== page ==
Computers can beat us at math and chess, but humans are the experts at object vision. (That's why some Web sites use object recognition tasks as part of their authentication of human users.)
It seems trivial to us to describe a teapot as having a C-shaped handle on one side, an S-shaped spout on the other and a disk-shaped lid on top. But sifting this three-dimensional information from the constantly changing, two-dimensional images coming in through our eyes is one of the most difficult tasks the brain performs. Even sophisticated computer vision systems have never been able to accomplish the same feat using two-dimensional camera images.
The Johns Hopkins research suggests that higher-level visual regions of the brain represent objects as spatial configurations of surface fragments, something like a structural drawing. Individual neurons are tuned to respond to surface fragment substructures. For instance, one neuron from the study responded to the combination of a forward-facing ridge near the front and an upward-facing concavity near the top. Multiple neurons with different tuning sensitivities could combine like a three-dimensional mosaic to encode the entire object surface. An article describing these findings appears in the November issue of Nature Neuroscience, available online here: http://www.nature.com/neuro/journal/vaop/ncurrent/full/nn.2202.html.
"Human beings are keenly aware of object structure, and that may be due to this clear structural representation in the brain," explains Charles E. Connor, associate professor in the Zanvyl Krieger Mind-Brain Institute at The Johns Hopkins University.
In the study, Connor and a postdoctoral fellow, Yukako Yamane, trained two rhesus monkeys to look at a computer monitor while 3-D pictures of objects were flashed on the screen. At the same time, the researchers recorded electrical responses of individual neurons in higher-level visual regions of the brain. A computer algorithm was used to guide the experiment gradually toward object shapes that evoked stronger responses.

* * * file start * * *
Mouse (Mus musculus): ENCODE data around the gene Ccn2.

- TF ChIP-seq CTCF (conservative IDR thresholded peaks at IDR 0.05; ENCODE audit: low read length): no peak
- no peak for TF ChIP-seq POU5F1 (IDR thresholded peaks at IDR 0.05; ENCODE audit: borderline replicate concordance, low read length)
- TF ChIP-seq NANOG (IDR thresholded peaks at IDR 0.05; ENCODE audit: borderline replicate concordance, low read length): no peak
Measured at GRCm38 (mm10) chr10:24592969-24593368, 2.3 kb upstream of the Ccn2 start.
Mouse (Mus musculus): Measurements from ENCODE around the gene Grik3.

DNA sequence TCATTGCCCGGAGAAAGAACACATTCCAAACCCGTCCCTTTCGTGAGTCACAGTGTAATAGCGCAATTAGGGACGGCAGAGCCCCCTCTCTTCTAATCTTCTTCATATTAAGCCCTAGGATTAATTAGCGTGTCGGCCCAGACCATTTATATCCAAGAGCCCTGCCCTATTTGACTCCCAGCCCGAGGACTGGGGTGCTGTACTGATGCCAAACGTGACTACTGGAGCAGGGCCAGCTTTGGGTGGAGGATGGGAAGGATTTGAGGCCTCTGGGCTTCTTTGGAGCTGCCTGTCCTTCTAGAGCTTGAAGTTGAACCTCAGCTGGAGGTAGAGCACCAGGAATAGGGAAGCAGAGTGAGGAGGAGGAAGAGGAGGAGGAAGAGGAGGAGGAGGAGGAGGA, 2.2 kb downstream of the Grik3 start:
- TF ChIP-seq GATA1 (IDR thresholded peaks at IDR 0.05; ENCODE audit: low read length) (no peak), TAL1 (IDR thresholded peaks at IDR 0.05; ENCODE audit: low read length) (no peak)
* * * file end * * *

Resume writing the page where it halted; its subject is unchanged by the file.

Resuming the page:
This evolutionary stimulus strategy let the experimenters pinpoint the exact 3-D shape information that drove a given cell to respond.
These findings and other research on object coding in the brain have implications for treating patients with perceptual disorders. In addition, they could inform new approaches to computer vision. Connor also believes that understanding neural codes could help explain why visual experience feels the way it does, perhaps even why some things seem beautiful and others displeasing.
"In a sense, artists are neuroscientists, experimenting with shape and color, trying to evoke unique, powerful responses from the visual brain," Connor said.
As a first step toward this neuroaesthetic question, the Connor laboratory plans to collaborate with the Walters Art Museum in Baltimore to study human responses to sculptural shape. Gary Vikan, the Walters' director, is a strong believer in the power of neuroscience to inform the interpretation of art.